Cooking Resolutions for the New Year

Every year the world pauses to count down the seconds until midnight, ushering out the old year and welcoming in a new one. There is something appealing about starting fresh every year, walking into January with a clean slate. 

We talk about New Year’s Resolutions every year, but so often, these goals flop by February, because they aren’t realistic. We don’t make room in our lives for us to succeed. 

Here are some smaller ideas and rhythms to add to our lives. These ideas might feel small, but they are attainable, and making room for them will make a big difference in the way your year ends up looking. These are kitchen resolutions worth keeping. 

learn to cook
Try learning a new dish or skill in the coming year. (Shutterstock)

Learn a new dish. 

Last year, I decided that I was going to learn how to make sourdough bread. I got some starter from a neighbor, found a few different recipes, and began to experiment. Every week, I made a new batch of bread.

Some weeks, the dough flopped terribly and I ended up with mushy flatbread. Others, I ended up with a wonderful rise and bake. Regardless of the individual results along the way, it felt so good to learn a new skill and do something a bit more technical in the kitchen. This year, I’m planning to experiment a little more with fish-based dishes. 

Trying something new in the kitchen is sometimes all you need to make cooking fun and interesting again. Don’t be afraid to mess up or to be out of your depth for a while. You might just add a new skill to your repertoire in the process. 

Cook for someone else. 

Few things can say that you care about someone the way that food does. When I had both of my daughters, friends kept me fed with homemade dish after dish for six weeks. It was an incredible gift to not have to cook with a newborn, and it made me feel loved and cared for by my friends. 

Resolve this year to make someone’s day with a home-cooked meal, dessert, or other treat. Take something to that first-time mom, that hurting friend, or new neighbor. This labor of love speaks so loudly.

Invite someone new to your table.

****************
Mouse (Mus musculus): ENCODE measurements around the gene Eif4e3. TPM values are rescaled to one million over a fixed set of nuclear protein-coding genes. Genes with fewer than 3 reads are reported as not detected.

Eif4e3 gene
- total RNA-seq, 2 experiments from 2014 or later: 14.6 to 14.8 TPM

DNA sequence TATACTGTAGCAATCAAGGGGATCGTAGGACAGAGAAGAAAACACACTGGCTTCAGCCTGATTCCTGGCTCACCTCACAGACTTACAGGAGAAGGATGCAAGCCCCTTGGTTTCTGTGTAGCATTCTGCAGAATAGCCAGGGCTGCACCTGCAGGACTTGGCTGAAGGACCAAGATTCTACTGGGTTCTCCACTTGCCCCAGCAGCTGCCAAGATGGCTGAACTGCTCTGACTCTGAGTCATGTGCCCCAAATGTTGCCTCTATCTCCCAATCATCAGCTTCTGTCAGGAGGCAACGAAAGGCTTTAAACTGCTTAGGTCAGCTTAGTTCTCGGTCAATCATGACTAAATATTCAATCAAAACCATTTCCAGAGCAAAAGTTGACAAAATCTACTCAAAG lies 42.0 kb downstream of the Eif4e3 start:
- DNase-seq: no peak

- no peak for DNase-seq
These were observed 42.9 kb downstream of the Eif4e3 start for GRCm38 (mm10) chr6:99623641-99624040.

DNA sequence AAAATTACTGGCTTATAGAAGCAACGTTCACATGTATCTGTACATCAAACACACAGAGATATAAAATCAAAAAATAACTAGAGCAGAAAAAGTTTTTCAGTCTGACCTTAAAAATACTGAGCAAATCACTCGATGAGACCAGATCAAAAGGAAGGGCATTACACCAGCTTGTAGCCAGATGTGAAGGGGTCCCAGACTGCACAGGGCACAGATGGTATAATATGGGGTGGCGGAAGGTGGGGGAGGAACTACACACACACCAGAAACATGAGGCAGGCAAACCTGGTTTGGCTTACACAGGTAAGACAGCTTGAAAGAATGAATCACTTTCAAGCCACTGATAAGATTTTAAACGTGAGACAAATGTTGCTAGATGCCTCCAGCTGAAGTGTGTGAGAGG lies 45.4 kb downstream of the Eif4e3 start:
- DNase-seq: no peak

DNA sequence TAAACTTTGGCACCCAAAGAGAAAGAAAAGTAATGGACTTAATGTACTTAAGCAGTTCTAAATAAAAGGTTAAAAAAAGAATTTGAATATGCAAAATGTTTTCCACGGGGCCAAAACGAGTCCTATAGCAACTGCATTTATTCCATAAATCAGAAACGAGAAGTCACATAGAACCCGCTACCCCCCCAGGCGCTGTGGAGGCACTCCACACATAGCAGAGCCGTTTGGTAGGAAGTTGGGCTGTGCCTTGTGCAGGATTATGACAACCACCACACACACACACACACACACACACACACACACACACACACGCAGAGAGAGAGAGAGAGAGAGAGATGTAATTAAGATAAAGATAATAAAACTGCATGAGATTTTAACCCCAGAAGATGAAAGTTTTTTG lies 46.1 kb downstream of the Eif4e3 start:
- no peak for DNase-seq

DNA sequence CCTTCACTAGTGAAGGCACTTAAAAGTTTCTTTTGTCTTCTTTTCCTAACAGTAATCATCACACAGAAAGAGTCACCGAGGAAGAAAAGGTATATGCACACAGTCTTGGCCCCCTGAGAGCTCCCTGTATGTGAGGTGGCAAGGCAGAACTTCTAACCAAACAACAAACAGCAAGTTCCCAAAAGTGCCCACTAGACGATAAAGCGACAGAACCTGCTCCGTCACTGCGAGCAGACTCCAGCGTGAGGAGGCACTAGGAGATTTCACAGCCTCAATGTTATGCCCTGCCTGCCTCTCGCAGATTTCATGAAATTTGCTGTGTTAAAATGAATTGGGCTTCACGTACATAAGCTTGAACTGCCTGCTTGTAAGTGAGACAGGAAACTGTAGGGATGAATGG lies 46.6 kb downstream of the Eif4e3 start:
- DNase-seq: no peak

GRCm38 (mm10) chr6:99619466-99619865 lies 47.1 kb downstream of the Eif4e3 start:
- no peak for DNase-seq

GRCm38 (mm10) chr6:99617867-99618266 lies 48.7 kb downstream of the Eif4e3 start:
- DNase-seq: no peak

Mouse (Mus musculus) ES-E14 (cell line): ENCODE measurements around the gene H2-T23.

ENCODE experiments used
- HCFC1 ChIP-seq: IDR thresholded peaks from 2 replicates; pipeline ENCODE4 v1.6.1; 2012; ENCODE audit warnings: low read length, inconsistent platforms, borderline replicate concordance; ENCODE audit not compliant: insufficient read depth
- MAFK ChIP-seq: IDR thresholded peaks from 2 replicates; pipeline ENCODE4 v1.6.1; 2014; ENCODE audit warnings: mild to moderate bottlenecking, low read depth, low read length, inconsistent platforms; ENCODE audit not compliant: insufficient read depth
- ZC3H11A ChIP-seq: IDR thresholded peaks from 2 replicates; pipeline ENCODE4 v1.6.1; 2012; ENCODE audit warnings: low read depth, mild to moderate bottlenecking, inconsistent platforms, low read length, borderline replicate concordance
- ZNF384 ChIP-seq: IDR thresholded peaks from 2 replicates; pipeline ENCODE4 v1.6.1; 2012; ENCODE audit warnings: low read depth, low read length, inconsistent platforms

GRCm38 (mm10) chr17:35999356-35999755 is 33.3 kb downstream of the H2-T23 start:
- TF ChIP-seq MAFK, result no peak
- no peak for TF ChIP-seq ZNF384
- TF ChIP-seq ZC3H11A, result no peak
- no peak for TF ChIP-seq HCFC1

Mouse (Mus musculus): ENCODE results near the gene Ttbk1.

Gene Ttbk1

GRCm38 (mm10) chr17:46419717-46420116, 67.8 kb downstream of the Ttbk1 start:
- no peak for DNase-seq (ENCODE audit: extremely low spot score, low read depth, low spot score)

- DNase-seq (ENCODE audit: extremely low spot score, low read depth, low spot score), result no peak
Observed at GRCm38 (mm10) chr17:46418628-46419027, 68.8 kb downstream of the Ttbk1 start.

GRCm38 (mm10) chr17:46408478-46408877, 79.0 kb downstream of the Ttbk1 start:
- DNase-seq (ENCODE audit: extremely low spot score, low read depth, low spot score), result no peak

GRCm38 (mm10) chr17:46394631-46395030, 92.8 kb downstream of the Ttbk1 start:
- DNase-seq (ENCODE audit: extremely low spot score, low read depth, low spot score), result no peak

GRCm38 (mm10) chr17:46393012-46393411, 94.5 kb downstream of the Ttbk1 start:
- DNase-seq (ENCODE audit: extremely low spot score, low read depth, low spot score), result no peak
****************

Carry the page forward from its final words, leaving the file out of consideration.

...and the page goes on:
Our lives so often feel far too busy and yet so isolated. We pack our days tight with work, to-do lists, errands, and activities for our children. I have found there is no better way for me to both slow myself down and connect with others than to gather around the dinner table. 

Eating dinner together is a top priority for my family. One of the best ways I’ve found to get to know somebody else is to invite them over for dinner. It can feel a little awkward to put yourself out there and invite that coworker or neighbor over, but for me, this has always been so rewarding. When we slow down over a shared meal, I find that we are able to connect and enjoy each other in a new way. 

We try to invite someone new to our table once a quarter. To ensure this actually happens, I circle on my calendar the days we are be available to cook and host a dinner a month ahead of time, and then in the weeks beforehand think about who I could invite and what they would enjoy eating. 

Try making it from scratch. 

I was dating my husband when I first found out that macaroni and cheese didn’t have to be made with a box mix. Learning how to make it from scratch was so rewarding for me that I am now constantly looking for other ways to do the same with other foods I have always bought in a box. In the years since, I’ve learned how to make my own pickles, croissants, pasta, mayonnaise, pizza, and pie crust. 

I don’t always have time for the “from scratch” version of these foods, but when I do, it is a rich, enjoyable experience. Take a look at what you buy on a weekly basis. Could any of it be made from scratch? Try it sometime and see how much better it can taste. 

Actually eat healthier. 

Isn’t this everyone’s New Year resolution, every year? And yet this one always feels like the hardest to keep. After overdoing it on the holiday sweets and desserts, most of us feel ready for a food reset in January. Rather than jumping on a fad diet that will fail by February, maybe we can approach healthy eating differently. 

What simple new rhythms or swaps can you incorporate into your already-full schedule? Maybe it’s adding more vegetables to your dinner plate, or swapping in fruit for more processed carb-filled snacks. One friend of mine decided to replace the soda she was drinking with water. She lost weight and felt better without trying to totally upheave her lifestyle. 

This year, I hope you grow in confidence and comfort in the kitchen, that you learn some new skills, and that you use your kitchen and your talent as a venue for hospitality and friendship. Happy New Year!

Rachael Dymski is an author, florist, and mom to two little girls. She is currently writing a novel about the German occupation of the Channel Islands and blogs on her website,

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